Winter Discontent With State of Diabetes in America

November 16th, 2011

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By , BSN, RN

November is American Diabetes Month so I couldn't think of a better time to have a chat with Cheryl Winter, MS RD, MS APRN, CDE, BC-ADM, FNP-BC. Yep, I know, a whole bunch of letters, but what they mean is Winter is about as close as you can come to an expert nurse on the subject of diabetes. She is a registered dietician with a master's degree, she is a registered nurse with a master's degree and she is board certified in advanced diabetes management, to name a few qualifications.

Nearly 26 million adults and children in the United States live with diabetes and another 79 million people are at risk for developing Type 2 diabetes. According the Centers for Disease Control and Prevention every 17 seconds someone is diagnosed with diabetes and it kills more people each year than breast cancer and AIDS combined.

It seems like many American's don't think having diabetes is a very serious matter, do you think that's true?

"The number one thing I say is it's not your grandmother's disease anymore. It's not just a little bit of sugar in the blood. It is a destroyer of everything in your body. It is a cardiovascular disease. It affects your entire body—your heart, your eyes, your limbs and even your sexual abilities."

If Diabetes is so dangerous why do you think so many people ignore it?

"It has no pain with it—it might be better if it did."

What are the first things you tell a patient new to diabetes?

"If I am seeing a newly diagnosed patient, I tell them they have already lost 50% beta cell function (beta cells are found in the pancreas where they make and release insulin, the hormone that controls the level of glucose in the blood). I warn them early on that even with diet, exercise and weight loss it will progress and they may eventually need insulin. I try to impress on them that insulin is not a bad thing. If your body can't make or use enough we can replace it. Plus, it doesn't hurt—the needles are small, it is fairly painless, and you inject it into fatty tissue which doesn't have any nerve endings. But, first I really emphasize treating diabetes with diet, exercise and weight loss."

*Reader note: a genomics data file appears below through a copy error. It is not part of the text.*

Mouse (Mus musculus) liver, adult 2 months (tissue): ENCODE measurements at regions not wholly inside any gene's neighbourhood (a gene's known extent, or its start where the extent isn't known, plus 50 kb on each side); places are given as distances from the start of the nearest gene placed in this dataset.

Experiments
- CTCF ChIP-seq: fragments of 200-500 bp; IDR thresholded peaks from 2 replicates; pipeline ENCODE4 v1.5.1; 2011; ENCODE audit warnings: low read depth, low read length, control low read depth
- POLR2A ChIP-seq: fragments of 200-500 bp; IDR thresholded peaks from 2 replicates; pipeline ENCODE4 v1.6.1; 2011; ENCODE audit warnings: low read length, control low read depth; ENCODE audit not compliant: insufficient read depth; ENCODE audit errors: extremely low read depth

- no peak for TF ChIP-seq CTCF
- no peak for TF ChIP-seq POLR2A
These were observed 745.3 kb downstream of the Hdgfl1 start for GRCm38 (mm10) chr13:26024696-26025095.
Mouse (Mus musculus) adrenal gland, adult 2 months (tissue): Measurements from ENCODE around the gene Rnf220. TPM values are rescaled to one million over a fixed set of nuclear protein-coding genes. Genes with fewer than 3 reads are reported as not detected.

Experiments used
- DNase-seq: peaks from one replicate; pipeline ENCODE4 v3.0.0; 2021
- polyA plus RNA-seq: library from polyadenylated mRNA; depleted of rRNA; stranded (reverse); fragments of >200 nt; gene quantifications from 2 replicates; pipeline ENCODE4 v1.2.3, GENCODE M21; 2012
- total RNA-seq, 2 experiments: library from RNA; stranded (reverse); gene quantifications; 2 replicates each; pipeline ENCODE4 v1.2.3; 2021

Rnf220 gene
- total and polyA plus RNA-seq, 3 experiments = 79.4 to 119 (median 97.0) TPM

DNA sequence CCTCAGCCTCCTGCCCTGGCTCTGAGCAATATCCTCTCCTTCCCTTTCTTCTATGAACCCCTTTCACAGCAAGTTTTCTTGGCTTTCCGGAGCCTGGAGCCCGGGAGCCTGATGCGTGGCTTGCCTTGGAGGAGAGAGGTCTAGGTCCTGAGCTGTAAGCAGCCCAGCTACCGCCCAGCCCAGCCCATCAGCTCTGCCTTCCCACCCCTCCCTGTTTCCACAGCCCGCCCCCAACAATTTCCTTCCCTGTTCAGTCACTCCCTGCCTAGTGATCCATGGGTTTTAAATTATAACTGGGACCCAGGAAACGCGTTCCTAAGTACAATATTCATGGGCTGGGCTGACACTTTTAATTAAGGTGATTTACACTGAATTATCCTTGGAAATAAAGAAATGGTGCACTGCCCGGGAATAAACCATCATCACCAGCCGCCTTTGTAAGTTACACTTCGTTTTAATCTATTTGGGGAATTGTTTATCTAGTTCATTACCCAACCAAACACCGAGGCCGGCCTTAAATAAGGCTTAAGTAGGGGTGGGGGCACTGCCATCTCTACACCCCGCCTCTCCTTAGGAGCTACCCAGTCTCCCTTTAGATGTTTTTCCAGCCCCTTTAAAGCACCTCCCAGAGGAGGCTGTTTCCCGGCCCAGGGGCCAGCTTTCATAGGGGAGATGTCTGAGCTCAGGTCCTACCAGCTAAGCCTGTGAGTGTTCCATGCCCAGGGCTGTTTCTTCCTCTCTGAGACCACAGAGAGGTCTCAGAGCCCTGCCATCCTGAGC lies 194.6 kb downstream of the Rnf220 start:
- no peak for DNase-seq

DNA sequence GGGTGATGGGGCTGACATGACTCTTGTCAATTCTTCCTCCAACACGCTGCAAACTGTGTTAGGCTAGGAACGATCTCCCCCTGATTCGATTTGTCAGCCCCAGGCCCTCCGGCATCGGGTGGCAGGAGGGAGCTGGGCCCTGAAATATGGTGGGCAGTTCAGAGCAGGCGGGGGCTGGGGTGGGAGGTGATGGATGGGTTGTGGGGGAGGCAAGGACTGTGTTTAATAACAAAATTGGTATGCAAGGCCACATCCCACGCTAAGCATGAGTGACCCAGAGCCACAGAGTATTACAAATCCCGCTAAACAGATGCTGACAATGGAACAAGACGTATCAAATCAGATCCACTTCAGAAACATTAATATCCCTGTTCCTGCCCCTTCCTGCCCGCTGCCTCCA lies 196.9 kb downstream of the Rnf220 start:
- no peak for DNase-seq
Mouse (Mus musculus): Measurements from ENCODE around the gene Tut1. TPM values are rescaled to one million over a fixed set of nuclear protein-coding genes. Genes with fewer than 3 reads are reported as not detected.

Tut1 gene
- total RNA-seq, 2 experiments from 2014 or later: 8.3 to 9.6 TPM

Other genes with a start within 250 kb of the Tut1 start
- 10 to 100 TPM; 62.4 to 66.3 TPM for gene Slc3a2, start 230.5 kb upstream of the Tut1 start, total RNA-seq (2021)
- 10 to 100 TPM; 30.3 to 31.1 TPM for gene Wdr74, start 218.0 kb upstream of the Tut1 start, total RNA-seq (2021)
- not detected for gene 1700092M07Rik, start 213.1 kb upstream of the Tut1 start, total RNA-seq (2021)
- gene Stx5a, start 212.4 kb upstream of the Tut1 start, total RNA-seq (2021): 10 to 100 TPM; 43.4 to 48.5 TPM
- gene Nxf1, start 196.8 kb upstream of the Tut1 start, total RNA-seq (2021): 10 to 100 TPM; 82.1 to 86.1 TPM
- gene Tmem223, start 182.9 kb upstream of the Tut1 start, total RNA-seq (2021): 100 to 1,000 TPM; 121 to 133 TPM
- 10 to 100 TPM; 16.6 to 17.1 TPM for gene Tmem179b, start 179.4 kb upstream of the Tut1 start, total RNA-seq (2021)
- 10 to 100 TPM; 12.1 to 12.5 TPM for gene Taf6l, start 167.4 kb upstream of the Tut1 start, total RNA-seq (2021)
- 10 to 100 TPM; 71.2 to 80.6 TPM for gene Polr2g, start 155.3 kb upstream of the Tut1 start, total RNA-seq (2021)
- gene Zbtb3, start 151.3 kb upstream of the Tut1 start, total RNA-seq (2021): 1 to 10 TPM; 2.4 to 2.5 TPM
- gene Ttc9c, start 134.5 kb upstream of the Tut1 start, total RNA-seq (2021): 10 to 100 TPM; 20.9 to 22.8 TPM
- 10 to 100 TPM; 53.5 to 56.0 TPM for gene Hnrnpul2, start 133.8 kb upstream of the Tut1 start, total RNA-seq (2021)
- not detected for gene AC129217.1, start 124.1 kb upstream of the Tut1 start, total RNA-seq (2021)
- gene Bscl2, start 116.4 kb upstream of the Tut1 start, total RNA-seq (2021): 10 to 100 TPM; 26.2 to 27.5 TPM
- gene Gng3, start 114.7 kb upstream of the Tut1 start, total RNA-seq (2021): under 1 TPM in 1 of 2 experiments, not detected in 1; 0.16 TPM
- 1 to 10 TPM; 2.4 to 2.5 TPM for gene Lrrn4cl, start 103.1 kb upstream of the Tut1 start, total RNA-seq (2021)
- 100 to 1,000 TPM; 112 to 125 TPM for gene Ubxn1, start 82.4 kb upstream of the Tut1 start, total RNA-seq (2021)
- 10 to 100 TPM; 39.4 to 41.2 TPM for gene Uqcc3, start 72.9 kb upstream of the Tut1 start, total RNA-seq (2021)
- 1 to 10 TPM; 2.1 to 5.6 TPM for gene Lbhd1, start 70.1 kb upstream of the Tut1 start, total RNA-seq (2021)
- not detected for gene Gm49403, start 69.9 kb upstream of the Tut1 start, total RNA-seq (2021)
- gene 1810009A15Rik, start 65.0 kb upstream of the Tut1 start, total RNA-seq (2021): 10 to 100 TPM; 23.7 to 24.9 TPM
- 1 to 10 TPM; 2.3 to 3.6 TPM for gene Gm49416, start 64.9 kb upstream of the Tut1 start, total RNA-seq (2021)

Is it really that easy to manage?

"Diabetes is hugely difficult to manage. I tell my patients up front it's not easy, it's daily and to have to concentrate. We manage our bills, we balance our finances, and it's a matter of balance. Some people are receptive, others are not; they just want the medications. So much of the management is related to lifestyle, to stress."

Is the prevalence of diabetes worldwide here to stay?

"Absolutely, it's just like obesity; it's not going anywhere anytime soon. With primary healthcare physicians going away it's just going to get worse. Plus, the economy takes its toll, people can't afford their medications so they try weaning them down or taking them just here and there."

How do we attack this disease problem: with legislation, education, advertising and promotion?

"Everything needs to change. We don't have enough income these days to focus on quality of life. We need too much. Mostly, people need to take responsibility for themselves. We need to say no, not live for the moment and deal with the consequences.

"We need to be careful about where we go out to eat; choose the vegetable instead of the french fries. We can't change the industries but we can change ourselves, you know, instead of soda pick water. "

One Response to “Winter Discontent With State of Diabetes in America”

  1. Tonie Radley Says:

    Great read on diabetes, I always appreciate new information on the disease.

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